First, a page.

Sunday, September 28, 2014

Retro Review: "Captain America: The Winter Soldier"

So this last weekend of September (and the first of Autumn) was a very mixed bag, though most of it good. I had intended on writing this review last night while the movie was still fresh in my mind, but the randomness of the Universe stepped in and made my Saturday night into something other than I had planned (I fell asleep and missed a party, but went out later and met a hot, funny and sweet man I hope to see again - yes, we exchanged numbers; I may be crazy, but I'm not stupid).  I worked one of my two mandatory Saturday mornings (7:00 - 12:30) and then went grocery shopping. I knew I had a party to attend, but after the groceries were put away, I had time to kill so I rented Captain America: The Winter Soldier OnDemand. Warning: This movie came out in the spring. There will be lots of SPOILERS!

Captain America: The First Avenger was one of my favorite movies the summer it was released, and I was very happy to find... well, soon. This time out, Cap is once again up against Hydra, who have wormed their unctuous tentacles into the very heart of S.H.I.E.L.D., led by the duplicitous Alexander Pierce (screen legend Robert Redford playing against type and obviously having the time of his life). When S.H.I.E.L.D. director Nick Fury (Samuel L. Jackson) is 'killed' by a legendary assassin known as 'The Winter Soldier' (Sebastian Stan), it's up to Steve Rogers to get to the bottom of the conspiracy. Despite being told by Fury to "Trust no one.," Rogers does trust Agent Natasha 'Black Widow' Romanov (Scarlett Johansson, finally getting a chance to do some character development, especially with her relationship with Cap) and new Avenger Sam 'Falcon' Wilson (The Hurt Locker's Anthony Mackie) who is introduced in an hilarious opening sequence where Steve keeps passing him in a jog around the Washington Memorial Reflecting Pool ("On your left!")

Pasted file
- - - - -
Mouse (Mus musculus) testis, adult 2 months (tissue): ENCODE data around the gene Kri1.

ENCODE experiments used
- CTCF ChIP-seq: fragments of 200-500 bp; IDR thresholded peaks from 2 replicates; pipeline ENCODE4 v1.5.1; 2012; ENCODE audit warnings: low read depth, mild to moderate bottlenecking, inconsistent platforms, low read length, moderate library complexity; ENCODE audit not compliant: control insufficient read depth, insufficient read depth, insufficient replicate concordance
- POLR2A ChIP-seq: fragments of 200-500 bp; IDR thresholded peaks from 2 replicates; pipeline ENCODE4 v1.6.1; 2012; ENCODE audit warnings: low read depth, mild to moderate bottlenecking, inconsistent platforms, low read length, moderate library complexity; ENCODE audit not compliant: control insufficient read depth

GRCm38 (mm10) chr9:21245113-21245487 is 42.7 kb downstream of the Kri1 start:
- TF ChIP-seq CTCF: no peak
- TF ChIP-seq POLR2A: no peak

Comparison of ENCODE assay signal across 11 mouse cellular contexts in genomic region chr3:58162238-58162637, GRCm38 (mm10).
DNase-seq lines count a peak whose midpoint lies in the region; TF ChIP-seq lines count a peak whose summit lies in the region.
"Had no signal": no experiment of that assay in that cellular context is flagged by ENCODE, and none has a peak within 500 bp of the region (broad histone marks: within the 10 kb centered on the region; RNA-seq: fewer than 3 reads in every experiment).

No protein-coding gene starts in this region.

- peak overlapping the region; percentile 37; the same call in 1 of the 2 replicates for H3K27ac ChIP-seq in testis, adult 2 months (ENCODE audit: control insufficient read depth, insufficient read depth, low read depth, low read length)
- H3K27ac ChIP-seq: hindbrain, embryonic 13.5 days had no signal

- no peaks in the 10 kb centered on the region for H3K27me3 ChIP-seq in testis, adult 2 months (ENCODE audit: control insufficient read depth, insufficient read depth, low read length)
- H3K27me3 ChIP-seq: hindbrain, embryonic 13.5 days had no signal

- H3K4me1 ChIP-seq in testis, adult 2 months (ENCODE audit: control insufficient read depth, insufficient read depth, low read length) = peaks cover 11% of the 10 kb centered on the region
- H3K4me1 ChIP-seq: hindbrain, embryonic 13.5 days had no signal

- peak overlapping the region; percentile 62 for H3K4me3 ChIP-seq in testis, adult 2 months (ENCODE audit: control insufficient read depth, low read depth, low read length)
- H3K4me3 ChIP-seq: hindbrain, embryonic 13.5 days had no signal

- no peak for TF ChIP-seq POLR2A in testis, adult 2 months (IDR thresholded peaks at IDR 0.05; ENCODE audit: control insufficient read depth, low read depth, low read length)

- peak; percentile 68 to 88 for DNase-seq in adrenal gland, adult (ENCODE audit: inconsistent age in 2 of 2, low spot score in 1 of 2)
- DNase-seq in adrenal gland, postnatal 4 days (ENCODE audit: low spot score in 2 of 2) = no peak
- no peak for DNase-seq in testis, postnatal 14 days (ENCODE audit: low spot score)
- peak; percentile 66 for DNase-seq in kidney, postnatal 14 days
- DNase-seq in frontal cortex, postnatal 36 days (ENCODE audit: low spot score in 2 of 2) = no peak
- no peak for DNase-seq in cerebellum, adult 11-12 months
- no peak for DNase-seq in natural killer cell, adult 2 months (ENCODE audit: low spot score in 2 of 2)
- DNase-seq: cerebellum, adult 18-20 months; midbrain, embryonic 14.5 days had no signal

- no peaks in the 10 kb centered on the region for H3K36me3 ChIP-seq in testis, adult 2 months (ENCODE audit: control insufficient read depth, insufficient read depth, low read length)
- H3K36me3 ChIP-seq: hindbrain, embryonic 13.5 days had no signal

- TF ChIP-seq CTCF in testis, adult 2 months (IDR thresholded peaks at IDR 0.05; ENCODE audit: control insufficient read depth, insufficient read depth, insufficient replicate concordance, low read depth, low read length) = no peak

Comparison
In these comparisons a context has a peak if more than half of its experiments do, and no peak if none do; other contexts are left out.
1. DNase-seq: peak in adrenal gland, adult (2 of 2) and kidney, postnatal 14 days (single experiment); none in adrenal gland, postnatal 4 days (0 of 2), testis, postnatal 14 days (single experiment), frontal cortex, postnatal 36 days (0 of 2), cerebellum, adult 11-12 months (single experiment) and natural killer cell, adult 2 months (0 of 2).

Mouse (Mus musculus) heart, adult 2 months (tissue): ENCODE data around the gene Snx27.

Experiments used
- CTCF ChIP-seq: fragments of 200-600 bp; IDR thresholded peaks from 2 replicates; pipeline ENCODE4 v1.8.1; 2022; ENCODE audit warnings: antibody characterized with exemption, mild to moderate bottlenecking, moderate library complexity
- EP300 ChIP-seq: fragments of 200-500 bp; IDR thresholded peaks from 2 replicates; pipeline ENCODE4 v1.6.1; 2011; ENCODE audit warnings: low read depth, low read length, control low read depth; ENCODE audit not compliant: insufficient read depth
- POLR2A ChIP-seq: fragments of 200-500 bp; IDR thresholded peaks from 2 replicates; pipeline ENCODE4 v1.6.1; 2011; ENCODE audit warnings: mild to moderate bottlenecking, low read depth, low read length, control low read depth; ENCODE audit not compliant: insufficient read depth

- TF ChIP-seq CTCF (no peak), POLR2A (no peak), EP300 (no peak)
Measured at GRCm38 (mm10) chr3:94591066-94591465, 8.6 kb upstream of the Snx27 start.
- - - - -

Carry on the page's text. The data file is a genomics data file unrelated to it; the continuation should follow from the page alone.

Directors Anthony and Joe Russo (my beloved "Community") have proven they have the chops to make a coherent action film with action sequences which a) make sense and b) can be followed without straining one's eyes. This is exactly what an Superhero action movie is supposed to be, folks! Performances across the board are up to Marvel's usual standards. Of course, while the astonishingly beautiful Chris Evans was born to play Steve 'Captain America' Rogers, he was nearly shirtless enough for countless women and gay men (though that grey jogging T is pretty amazing!). The scene with the now dying Peggy Carter (a heavily made-up Hayley Atwell) was particularly well done. There is also a very Sky Captain-ish appearance by the the fabulous Toby Jones as the computerized mind of mad scientist and Red Skull's right-hand-man, Arnim Zola.

Captain America: The Winter Soldier is probably one of the best of the Marvel films and certainly one of my favorites. If I had to quibble at all, it's that it seems to follow the Marvel formula: Complicated plot followed by massive third act destruction. It may be time to mix it up a bit, guys. Still, it's a solid and beautifully made action movie with loads of all sorts of eye-candy for everyone! One last spoiler: Did you really think Cap and his team wouldn't prevail? **** (Four Out of Four Stars). Rated PG-13 "for intense sequences of violence, gunplay and action throughout."